The Season Begins

The onset of Spring turns my mind to birds. This is usually the best time of year to look for birds due to the opportunity to see migrating rarities in bright breeding dress. I frequently stop by Marsh Creek State Park when in the area. This is a good spot for bird watching, but I don’t seem to have much luck here. It probably doesn’t help that I am not a morning person and am, therefore, often looking for birds after 11 am. I did see some distant Common Mergansers on the lake, but had to settle for non-bird photos.

Land cruisin’
No entry
I always think I am going to find something here but never do ….

I also stopped by Struble Lake that day. This was more promising this time around. I saw a Savannah Sparrow and a lot of Snow Geese. There was still a fair amount of ice on the lake in early March.

Snow geese and friends

Horned Larks and Goodbye to Winter

Disclaimer: There are no pictures of horned larks in this post

The grapevine (okay, Ebird) continued to carry news of horned larks, Lapland longspurs, and snow buntings in farmers’ fields in northwestern Chester County near Honeybrook. As mentioned in my previous post, I had visited this area over the Winter in connection with a trip to try to find a snowy owl that had briefly been seen nearby. On the first try, I had no luck. This time around I spotted horned larks in small flocks, which is a new species for my life list. This is a very picturesque area with lovely farms that merited more photos.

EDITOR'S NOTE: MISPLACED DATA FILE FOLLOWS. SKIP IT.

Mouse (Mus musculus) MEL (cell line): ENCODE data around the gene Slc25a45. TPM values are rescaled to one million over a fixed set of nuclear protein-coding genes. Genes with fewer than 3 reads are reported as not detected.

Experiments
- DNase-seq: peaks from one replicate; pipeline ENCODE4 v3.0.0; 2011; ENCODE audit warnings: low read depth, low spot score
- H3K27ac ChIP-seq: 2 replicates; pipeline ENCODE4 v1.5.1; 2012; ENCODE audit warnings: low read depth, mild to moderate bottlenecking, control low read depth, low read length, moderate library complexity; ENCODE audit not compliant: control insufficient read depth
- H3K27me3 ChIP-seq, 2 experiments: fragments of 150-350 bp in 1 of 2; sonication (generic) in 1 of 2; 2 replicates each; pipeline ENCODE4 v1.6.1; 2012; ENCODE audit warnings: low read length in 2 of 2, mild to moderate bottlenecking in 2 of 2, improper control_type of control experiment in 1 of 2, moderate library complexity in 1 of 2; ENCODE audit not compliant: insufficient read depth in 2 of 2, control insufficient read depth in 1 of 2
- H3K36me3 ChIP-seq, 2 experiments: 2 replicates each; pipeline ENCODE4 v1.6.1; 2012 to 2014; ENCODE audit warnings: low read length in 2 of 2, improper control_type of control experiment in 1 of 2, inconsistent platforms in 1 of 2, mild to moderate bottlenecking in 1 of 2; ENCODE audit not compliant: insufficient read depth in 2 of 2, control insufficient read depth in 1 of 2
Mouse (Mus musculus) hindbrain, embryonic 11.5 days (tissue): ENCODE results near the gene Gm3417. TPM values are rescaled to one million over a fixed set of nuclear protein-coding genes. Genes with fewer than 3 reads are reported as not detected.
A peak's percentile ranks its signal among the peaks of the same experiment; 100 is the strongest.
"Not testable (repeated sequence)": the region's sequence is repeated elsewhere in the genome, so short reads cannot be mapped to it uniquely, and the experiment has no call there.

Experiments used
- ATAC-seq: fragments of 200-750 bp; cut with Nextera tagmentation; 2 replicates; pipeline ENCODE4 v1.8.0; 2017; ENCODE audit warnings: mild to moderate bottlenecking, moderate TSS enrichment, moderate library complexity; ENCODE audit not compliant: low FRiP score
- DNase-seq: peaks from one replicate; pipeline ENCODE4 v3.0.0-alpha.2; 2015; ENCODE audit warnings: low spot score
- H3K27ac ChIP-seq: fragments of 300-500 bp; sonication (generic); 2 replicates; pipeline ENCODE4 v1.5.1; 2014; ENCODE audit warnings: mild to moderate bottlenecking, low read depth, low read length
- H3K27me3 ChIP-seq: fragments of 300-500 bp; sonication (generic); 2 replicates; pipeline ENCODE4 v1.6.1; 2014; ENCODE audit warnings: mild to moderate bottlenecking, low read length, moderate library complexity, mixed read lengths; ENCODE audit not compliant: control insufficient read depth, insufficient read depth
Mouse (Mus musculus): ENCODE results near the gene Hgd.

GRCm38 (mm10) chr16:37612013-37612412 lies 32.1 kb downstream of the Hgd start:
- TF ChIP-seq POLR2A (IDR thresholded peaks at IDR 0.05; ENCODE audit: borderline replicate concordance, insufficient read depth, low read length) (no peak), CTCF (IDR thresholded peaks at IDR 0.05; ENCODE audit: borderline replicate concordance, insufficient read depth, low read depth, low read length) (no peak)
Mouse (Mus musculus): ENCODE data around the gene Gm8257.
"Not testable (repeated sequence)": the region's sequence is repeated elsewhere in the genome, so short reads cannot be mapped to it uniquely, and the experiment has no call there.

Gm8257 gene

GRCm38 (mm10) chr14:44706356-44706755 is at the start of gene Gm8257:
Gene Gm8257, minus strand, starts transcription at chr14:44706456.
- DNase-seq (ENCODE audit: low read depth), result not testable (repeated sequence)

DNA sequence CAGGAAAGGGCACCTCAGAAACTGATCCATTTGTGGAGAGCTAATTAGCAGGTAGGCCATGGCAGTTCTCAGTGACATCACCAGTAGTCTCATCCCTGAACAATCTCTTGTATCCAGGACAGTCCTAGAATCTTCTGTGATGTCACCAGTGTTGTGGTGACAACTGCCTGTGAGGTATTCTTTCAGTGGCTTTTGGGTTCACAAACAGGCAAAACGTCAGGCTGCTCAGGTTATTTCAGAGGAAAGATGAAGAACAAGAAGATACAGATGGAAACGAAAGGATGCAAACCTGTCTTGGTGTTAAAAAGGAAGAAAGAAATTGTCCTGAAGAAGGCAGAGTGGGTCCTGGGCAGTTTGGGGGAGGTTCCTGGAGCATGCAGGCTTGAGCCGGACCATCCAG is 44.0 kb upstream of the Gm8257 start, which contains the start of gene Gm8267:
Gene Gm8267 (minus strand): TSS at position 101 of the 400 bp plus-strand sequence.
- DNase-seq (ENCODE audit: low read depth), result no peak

This young farmer was fertilizing his fields for Spring.

Here’s a better look.

Cattle feeding and soaking up the sun.

Two Amish schoolhouses are close to each other in this area.

Some looks at the farms and fields.

The plastic tubes are there to protect the young trees as they grow along this riparian boundary. The tubes will biodegrade over time.

Pennsylvania “standing stones.”

A Drive Through Clinton County

Here are some shots from southern Clinton County. Most were taken on my drive from the Lock Haven area to Logan Mills this past fall.

One of the more creative uses of hay bales that I’ve seen.
Horses enjoying the fall air.
There were some lovely trees along the way ….
This must have been a lovely home at one time.